Since 2012, Stimulant has been the Intel Museum’s interactive partner of record. We’ve developed over a dozen different interactive museum exhibits that cover a staggering range of content, from highlighting fifty-plus years of company and employee achievements, milestones and world’s firsts on interactive touchscreens, to making Moore’s Law and binary code understandable to schoolchildren, to interactively illustrating how the Internet of Things is improving the lives of millions today on a massive interactive touch wall. We’ve even used augmented reality to explain how chips are made and let visitors create personalized animated takewaways. In close partnership, we’ve helped Intel tell a variety of unique stories that carefully balance brand, education, and the right level of abstraction on highly technical topics.
Intel in many ways encompasses the canonical story of Silicon Valley, from its founders’ beginnings at Fairchild Semiconductor in the 60s to Intel’s current status as a global leader in processors. The Intel Museum’s mission is to present the history of the organization as well as to educate visitors about the company’s recent breakthroughs and future vision, through a variety of engaging physical and interactive exhibits. The museum is free and open to the public, and hosts 120,000 child and adult visitors per year.
Fifty-three years is a long time to be in business in Silicon Valley – it’s even more impressive when you were instrumental in creating Silicon Valley as we know it today. This touchscreen interactive includes artifacts, stories, events and breakthroughs from Intel’s storied history, giving visitors a unique insight into Intel’s past that’s not available anywhere else.
Moore’s Law is synonymous with Intel and it’s co-founder Gordon Moore. Moore’s Law refers to Moore’s perception that the number of transistors on a microchip doubles every two years, though the cost of computers is halved. Moore’s Law states that we can expect the speed and capability of our computers to increase every couple of years, and we will pay less for them. This concept is sometimes difficult to comprehend, so we created a touchscreen interactive exhibit that uses playful metaphors to explain it at a 5th grade level.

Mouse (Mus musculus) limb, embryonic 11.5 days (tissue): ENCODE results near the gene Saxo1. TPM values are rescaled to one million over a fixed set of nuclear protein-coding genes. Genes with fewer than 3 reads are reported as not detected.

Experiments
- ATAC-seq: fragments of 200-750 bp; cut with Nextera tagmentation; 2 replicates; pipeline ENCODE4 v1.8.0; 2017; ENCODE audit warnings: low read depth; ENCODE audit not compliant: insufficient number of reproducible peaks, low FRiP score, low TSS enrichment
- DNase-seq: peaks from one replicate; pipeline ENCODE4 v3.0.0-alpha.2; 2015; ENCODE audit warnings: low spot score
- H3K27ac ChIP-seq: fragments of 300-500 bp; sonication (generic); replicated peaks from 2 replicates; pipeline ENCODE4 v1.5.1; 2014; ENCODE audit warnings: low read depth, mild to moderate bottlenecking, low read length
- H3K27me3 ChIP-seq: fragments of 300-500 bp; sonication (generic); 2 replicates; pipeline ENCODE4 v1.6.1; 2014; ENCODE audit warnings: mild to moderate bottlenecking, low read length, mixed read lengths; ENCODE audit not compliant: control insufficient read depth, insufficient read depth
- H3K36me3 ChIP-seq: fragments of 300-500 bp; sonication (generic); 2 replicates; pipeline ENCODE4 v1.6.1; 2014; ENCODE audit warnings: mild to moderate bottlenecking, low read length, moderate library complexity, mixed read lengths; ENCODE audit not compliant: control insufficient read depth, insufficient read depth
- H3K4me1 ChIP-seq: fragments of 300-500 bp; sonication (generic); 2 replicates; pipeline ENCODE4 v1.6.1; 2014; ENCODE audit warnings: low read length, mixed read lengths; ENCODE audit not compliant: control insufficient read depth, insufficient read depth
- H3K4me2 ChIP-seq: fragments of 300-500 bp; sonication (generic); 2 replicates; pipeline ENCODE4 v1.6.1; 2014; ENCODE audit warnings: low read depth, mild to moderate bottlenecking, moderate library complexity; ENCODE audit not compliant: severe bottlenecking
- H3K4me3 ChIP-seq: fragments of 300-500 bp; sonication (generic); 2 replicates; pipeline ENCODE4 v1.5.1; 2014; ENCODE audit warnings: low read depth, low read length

The human brain isn’t capable of comprehending the size of objects at the scale at which modern processors are manufactured. To illustrate the absolutely microscopic scale at which Intel’s fab processes operate, we created a touchscreen museum exhibit that lets visitors zoom from a one-to-one scale of a physical processor all the way down to the nanometer level. The exhibit leverages a series of photos taken at various scales, including electron tunneling microscopy. The exhibit provides relevant milestones along the journey, such as the size of an ant or the width of a human air, for context.
A variety of materials are used in chipmaking, but they’re not necessarily materials that we all have experience with. To explain how processors control the flow of electricity, we designed a touchscreen interactive exhibit that lets visitors test their knowledge on a variety of common and uncommon materials. Conductors let electricity flow through and insulators prevent it – can you tell which is which?